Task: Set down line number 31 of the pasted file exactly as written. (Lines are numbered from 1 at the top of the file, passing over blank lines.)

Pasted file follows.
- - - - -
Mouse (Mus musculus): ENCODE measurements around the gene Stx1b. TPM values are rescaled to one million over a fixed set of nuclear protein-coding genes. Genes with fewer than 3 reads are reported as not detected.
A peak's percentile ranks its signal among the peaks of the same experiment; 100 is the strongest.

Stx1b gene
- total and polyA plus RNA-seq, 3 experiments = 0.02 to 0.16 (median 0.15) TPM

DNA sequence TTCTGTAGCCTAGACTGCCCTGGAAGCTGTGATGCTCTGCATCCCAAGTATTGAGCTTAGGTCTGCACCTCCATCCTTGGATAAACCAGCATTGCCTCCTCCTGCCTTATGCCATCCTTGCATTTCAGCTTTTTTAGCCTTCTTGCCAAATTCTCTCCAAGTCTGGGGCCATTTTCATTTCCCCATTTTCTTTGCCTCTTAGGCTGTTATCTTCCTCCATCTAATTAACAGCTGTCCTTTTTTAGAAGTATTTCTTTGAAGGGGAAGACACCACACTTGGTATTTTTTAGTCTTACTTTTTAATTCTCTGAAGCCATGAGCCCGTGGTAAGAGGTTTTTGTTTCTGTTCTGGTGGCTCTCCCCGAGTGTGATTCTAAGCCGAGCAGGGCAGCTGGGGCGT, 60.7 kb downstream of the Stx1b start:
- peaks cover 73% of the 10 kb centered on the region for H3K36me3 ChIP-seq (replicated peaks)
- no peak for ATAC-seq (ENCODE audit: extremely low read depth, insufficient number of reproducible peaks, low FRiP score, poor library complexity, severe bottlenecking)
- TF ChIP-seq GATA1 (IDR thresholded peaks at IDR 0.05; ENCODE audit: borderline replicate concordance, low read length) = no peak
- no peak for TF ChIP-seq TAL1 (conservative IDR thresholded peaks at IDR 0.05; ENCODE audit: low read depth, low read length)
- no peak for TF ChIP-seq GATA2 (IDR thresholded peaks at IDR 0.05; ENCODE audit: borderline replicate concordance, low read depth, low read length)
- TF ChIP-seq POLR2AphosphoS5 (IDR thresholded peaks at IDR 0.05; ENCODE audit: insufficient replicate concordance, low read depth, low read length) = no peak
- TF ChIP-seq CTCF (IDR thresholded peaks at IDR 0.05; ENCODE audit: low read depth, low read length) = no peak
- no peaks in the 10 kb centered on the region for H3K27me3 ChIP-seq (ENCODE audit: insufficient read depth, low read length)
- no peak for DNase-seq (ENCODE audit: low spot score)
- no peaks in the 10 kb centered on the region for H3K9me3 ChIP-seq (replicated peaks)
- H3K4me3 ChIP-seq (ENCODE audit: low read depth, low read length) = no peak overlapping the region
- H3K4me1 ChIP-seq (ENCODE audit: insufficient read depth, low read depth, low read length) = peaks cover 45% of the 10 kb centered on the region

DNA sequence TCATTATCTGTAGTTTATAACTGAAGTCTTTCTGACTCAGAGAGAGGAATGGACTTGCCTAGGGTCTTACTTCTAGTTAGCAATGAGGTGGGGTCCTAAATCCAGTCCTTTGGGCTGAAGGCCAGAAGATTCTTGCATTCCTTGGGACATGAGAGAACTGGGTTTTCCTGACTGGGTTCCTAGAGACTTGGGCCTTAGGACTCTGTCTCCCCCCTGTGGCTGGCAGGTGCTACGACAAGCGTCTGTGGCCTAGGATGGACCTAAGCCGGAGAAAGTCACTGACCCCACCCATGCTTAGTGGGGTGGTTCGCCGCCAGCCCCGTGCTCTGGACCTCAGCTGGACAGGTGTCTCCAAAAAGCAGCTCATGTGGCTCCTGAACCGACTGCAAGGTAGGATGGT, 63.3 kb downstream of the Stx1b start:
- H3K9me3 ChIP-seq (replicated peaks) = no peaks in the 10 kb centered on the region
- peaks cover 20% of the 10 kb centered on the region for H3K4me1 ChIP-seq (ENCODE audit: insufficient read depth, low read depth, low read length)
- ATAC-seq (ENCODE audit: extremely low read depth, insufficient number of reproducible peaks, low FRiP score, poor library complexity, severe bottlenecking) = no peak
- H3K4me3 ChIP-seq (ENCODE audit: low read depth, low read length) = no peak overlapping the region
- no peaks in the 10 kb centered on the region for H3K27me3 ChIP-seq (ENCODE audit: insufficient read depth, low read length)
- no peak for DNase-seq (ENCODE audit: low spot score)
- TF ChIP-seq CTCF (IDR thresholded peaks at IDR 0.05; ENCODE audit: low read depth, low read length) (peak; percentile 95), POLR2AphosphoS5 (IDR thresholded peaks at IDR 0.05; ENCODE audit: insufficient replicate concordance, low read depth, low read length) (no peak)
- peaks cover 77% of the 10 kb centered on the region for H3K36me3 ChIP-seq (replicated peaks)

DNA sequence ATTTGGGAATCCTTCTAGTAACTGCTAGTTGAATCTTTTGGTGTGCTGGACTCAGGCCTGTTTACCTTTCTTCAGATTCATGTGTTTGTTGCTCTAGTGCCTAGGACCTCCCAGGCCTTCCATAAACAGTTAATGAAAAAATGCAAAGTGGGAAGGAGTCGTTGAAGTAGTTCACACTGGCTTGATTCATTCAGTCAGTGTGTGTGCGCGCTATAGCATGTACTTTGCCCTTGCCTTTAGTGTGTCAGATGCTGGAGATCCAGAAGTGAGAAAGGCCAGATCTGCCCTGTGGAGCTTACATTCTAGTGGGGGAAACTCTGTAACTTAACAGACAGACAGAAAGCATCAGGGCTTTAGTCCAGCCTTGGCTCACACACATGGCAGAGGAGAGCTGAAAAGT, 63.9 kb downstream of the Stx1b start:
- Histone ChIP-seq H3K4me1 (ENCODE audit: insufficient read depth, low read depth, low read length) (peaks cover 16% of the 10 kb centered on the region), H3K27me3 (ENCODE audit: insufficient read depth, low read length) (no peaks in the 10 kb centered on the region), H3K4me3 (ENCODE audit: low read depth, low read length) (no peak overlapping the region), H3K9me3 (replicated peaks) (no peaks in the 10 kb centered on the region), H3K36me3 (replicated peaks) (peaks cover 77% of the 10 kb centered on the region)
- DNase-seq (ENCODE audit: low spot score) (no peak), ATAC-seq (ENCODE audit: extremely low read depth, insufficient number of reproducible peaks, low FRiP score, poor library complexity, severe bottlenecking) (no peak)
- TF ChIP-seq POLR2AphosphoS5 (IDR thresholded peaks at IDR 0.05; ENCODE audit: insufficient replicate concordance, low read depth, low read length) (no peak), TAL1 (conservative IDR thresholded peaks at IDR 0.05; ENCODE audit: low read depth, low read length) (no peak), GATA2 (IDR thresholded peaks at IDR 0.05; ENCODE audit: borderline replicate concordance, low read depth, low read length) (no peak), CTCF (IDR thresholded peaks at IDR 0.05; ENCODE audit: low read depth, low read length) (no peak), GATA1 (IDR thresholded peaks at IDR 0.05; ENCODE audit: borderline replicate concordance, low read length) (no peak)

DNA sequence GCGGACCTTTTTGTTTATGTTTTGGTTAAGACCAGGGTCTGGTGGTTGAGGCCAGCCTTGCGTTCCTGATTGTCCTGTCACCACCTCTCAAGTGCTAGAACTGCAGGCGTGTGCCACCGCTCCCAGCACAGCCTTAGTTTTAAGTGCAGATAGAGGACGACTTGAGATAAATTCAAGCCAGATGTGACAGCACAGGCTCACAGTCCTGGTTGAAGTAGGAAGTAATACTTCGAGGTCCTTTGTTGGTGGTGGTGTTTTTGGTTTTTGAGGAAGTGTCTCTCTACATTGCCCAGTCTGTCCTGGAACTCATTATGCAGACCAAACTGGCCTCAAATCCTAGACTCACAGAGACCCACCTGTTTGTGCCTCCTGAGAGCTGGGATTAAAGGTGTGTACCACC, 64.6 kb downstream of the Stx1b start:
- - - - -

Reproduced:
DNA sequence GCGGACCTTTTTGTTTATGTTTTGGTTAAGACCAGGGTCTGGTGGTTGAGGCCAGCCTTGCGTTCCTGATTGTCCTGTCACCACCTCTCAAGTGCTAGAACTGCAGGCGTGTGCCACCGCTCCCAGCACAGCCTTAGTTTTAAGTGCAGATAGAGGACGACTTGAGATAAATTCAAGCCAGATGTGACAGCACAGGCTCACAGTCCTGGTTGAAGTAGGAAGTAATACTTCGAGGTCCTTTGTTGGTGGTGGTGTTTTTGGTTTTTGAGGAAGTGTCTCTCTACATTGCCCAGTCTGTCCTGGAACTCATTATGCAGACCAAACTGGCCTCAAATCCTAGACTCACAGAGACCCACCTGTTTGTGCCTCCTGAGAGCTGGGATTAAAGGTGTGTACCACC, 64.6 kb downstream of the Stx1b start: